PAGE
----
This year the event will keep last year’s popular online format, run because of covid-19, in addition to the open studios.
“The format has proved successful and individual exhibitors make their own decision whether they are comfortable to open their premises to visitors,” said a spokesman for the event.
The 2021 dates are throughout August on-line and August 20-30 for open studios. This year the organisers decided to leave the theme to the individual artist.
“There is some interesting work in various mediums in oil paint, photography, water colours, ceramics, glass, embroidery, woodturning and much more,” added the spokesman.
“The styles are as varied be it naturalistic or abstract.
Sally Smith, of South Park Pottery, Kirkby Malzeard, is one of the exhibitors who will be opening her studios to visitors.
She has been working with a unique clay found just three miles from her kiln.
The clay was found in small amounts by Emma Copeman, who is a local gardener from nearby Dallogill, and therefore aware of the nature of soils and clay contents. Sally is calling the fired clay “Dallowgill Crimson”.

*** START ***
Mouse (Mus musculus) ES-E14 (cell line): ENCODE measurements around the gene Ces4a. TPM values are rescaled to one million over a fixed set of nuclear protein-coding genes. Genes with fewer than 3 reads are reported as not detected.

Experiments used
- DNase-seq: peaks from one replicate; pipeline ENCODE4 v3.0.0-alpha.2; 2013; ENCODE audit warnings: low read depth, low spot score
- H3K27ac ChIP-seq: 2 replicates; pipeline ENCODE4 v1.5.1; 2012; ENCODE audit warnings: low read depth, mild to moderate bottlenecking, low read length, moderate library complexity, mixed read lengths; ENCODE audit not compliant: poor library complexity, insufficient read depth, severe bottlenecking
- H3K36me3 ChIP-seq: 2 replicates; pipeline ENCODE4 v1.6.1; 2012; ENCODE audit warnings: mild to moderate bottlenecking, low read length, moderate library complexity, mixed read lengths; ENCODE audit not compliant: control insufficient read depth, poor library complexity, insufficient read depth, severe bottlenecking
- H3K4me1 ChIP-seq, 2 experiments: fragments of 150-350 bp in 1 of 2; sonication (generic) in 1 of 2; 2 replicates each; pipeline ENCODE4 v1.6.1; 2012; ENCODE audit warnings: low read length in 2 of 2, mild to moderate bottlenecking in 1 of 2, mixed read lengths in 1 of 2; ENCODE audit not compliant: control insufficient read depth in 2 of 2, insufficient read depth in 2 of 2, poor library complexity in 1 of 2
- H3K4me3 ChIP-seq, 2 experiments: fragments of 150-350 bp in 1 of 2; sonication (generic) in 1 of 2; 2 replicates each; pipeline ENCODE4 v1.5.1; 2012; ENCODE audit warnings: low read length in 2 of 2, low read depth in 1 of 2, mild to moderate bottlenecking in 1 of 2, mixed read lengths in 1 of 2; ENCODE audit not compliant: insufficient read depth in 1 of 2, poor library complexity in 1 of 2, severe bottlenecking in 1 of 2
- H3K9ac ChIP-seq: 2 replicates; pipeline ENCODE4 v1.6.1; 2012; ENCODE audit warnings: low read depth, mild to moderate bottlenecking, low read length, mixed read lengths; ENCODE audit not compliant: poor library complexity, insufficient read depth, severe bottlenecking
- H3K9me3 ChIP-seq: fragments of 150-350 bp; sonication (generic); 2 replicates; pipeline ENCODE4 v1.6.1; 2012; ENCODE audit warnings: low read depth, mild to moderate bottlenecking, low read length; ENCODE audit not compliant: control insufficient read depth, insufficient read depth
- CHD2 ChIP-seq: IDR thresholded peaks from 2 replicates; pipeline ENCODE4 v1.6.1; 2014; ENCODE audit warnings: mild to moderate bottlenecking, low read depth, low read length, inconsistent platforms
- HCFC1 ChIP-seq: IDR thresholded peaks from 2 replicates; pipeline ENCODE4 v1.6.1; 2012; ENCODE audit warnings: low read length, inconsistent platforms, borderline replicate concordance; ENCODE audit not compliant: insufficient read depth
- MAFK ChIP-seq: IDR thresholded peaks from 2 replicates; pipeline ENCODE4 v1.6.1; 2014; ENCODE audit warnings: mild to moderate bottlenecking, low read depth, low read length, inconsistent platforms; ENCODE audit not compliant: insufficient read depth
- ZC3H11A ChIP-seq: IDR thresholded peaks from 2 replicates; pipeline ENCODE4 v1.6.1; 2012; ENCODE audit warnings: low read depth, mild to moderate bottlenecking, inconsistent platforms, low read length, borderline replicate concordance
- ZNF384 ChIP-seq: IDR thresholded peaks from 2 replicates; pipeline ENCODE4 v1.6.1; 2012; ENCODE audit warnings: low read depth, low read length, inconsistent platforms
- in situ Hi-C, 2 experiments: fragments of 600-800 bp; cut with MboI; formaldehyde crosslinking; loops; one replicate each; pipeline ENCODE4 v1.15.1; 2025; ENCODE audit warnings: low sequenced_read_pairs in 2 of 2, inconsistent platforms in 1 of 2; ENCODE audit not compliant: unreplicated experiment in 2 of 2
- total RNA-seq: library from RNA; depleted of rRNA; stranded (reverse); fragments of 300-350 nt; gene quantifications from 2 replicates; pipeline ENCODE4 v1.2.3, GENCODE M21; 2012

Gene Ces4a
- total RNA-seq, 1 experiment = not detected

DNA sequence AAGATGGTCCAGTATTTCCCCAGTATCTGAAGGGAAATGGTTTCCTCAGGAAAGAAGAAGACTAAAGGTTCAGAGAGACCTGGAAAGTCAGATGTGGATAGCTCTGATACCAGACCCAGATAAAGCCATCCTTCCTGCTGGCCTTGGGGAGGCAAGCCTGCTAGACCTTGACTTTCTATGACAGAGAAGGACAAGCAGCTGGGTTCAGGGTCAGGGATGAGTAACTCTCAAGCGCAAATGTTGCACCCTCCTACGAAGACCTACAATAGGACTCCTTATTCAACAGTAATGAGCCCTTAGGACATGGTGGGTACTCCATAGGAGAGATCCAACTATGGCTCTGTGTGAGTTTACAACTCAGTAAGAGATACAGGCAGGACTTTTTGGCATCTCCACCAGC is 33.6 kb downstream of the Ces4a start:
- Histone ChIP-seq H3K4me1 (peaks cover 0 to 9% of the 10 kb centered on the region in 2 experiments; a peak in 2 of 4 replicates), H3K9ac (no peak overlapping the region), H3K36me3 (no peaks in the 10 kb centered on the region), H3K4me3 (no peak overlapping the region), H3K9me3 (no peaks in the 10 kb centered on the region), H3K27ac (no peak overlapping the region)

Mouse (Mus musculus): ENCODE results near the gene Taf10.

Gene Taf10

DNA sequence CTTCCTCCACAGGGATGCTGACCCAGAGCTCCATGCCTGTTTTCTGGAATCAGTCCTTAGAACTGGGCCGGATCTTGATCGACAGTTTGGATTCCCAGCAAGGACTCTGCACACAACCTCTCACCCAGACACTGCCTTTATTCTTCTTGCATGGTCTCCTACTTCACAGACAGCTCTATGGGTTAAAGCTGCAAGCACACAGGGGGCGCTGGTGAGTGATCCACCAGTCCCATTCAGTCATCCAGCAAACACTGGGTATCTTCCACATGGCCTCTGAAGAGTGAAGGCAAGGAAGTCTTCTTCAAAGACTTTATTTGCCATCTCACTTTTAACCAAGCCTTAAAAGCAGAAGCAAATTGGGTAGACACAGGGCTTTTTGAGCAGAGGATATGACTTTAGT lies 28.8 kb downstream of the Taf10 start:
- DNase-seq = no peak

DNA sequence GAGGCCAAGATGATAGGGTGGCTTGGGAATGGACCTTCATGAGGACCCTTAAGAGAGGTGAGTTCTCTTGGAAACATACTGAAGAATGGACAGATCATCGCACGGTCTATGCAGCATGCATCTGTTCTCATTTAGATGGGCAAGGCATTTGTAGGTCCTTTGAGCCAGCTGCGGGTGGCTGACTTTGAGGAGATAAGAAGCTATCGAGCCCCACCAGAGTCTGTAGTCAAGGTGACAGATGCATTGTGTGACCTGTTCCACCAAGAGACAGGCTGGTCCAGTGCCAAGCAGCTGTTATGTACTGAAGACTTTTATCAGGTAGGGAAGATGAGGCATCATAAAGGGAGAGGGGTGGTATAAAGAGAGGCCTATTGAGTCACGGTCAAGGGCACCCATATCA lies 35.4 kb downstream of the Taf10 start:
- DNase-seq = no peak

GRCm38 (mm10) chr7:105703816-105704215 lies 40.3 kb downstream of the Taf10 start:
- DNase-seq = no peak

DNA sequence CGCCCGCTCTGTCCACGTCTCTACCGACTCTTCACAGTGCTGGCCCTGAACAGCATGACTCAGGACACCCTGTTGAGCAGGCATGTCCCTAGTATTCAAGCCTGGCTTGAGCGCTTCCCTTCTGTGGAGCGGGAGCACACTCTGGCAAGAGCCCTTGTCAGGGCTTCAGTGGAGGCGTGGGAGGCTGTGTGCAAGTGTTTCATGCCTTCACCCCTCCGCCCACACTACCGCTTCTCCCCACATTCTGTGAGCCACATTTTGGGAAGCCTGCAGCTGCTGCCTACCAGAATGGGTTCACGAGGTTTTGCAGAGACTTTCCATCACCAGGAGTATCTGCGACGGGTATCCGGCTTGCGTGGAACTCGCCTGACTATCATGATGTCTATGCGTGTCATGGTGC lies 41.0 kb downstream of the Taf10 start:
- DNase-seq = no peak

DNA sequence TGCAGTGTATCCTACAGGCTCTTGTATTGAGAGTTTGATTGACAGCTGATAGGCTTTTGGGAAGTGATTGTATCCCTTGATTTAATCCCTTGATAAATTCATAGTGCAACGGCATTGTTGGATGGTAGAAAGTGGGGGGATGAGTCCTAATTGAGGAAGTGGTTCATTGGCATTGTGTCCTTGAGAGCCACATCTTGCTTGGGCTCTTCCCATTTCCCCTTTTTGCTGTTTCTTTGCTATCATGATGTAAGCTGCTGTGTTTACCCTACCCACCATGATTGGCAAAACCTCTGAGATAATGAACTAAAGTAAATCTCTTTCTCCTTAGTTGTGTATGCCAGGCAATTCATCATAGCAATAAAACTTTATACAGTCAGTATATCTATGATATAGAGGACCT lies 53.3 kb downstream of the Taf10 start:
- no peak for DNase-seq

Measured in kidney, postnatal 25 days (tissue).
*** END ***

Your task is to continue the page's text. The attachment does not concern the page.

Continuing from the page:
“It has been a long and interesting process to convert this ‘lump of earth’ into usable vessels and has proved to be labour intensive,” said Sally.
“I let it dry naturally to allow it to be more easily wet down and made into slurry to be put through a fine sieve to remove stones and other debris.
“It was again dried to a stage when it could be thoroughly kneaded, a great workout!
“I was left with a wonderfully plastic, ochre coloured clay which surprisingly fired to 1260⁰C, certainly 200 degrees higher than one would expect.”
She added: “The end result is a beautiful strong, dark red body which shows a dark line along the edge of the glaze. It is the only time that I have ever wanted to leave the clay body ‘bare’.
“I tend to finish the inside of the vessel and leave the glaze to just cover the rim. The lovely dark red of the fired clay is the perfect foil for the glazes used.”